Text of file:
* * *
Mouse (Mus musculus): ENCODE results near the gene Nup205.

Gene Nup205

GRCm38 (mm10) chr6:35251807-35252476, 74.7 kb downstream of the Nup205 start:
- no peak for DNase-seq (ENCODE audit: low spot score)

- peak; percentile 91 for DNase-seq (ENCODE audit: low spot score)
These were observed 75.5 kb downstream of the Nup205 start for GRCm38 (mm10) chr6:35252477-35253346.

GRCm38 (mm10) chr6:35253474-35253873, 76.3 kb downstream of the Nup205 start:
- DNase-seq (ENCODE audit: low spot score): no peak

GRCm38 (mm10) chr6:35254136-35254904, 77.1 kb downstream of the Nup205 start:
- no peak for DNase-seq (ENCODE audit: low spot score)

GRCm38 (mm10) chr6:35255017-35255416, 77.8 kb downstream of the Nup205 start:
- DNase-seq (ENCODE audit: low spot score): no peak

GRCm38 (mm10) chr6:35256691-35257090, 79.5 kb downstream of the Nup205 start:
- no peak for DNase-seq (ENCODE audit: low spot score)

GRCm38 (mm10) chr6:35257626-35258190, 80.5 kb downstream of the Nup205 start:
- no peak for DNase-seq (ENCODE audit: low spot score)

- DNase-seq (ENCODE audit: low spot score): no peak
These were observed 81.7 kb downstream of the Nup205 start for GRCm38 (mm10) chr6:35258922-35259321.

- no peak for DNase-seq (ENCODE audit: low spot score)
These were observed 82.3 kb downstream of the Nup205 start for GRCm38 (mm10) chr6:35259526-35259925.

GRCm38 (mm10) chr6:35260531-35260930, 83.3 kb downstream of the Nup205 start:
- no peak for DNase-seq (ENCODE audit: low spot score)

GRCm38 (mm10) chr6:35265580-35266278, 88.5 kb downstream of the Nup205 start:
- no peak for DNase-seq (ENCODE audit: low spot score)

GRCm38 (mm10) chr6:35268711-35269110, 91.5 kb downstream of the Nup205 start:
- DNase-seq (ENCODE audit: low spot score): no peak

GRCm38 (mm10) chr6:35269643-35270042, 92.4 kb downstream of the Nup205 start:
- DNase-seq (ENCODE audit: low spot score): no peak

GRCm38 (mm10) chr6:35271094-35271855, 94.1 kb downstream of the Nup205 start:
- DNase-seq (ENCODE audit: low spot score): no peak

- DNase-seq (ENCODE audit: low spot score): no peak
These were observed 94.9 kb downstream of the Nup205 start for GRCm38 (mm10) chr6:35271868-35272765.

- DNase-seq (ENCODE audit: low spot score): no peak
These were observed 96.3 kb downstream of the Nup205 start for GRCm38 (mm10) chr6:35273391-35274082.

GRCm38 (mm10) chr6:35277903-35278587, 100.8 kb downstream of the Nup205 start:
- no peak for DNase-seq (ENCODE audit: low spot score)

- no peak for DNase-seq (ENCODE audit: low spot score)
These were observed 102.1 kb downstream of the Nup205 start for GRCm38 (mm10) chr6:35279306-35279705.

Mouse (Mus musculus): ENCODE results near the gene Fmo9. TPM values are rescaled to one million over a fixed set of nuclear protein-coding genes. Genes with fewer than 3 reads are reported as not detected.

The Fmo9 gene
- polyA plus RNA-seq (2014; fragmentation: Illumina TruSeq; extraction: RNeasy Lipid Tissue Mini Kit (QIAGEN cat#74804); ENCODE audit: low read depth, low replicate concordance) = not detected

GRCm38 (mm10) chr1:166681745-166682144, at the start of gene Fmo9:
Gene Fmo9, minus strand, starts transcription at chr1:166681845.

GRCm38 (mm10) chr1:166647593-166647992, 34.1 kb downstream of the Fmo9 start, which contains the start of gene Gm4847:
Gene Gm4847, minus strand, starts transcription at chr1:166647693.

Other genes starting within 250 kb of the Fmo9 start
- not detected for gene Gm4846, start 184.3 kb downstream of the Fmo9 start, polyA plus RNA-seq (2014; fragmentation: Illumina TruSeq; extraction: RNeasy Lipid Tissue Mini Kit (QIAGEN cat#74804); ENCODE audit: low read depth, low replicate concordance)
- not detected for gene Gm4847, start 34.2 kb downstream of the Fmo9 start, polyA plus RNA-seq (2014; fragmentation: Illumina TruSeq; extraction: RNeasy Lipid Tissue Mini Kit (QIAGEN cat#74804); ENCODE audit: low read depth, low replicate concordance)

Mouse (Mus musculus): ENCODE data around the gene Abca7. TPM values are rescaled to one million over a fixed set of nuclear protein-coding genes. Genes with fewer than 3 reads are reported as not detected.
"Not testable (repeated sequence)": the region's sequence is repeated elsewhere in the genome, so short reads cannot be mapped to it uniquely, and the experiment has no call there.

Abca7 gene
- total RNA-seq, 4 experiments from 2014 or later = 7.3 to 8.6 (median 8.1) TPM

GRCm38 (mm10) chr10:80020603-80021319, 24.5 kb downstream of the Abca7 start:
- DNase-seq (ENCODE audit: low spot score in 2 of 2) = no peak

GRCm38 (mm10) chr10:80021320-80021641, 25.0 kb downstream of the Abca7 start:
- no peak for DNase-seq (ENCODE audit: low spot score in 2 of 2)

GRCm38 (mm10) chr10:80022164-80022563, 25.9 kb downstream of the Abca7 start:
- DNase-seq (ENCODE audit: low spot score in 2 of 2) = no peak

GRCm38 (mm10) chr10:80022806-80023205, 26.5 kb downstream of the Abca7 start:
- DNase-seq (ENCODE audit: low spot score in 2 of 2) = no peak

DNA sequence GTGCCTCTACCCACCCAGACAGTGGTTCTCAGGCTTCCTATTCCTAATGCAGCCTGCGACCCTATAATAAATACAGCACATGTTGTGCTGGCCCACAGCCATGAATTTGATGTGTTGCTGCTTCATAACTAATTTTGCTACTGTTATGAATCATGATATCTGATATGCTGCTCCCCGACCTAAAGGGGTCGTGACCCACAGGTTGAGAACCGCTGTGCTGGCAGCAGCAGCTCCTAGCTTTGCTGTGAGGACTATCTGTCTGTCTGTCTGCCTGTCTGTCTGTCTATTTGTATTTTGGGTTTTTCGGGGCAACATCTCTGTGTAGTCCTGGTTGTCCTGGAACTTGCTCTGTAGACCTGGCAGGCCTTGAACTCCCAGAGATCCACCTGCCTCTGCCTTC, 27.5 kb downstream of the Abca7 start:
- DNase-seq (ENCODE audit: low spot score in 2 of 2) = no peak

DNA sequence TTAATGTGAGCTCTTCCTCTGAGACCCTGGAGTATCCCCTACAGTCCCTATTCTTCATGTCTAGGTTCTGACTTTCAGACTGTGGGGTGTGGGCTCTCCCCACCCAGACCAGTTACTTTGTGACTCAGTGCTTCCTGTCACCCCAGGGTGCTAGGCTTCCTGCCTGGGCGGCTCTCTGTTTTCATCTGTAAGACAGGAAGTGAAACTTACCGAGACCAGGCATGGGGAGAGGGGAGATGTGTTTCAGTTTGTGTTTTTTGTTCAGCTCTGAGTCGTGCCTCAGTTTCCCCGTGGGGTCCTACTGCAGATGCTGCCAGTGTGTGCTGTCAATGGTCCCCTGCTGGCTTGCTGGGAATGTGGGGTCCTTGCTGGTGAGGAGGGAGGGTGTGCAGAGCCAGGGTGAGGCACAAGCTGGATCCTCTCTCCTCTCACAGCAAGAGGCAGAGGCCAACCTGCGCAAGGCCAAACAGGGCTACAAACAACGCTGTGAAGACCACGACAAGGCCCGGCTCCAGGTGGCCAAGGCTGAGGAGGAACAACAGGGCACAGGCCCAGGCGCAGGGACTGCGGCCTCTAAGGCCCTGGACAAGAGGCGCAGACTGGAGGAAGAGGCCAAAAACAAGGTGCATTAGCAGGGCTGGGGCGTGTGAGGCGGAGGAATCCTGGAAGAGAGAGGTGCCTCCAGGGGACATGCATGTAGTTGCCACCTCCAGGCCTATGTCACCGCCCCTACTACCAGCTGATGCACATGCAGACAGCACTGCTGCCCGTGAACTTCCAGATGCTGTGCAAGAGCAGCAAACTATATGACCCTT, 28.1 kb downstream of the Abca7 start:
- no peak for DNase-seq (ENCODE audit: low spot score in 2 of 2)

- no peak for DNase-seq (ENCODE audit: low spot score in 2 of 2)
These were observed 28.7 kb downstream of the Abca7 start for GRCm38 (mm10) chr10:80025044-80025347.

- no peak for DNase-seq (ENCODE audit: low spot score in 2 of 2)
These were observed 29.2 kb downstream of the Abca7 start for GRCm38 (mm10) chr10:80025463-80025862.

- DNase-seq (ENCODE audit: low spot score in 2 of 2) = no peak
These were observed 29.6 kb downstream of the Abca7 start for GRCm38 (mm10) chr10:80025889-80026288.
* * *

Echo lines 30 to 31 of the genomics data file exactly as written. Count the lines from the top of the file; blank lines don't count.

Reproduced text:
- DNase-seq (ENCODE audit: low spot score): no peak

- DNase-seq (ENCODE audit: low spot score): no peak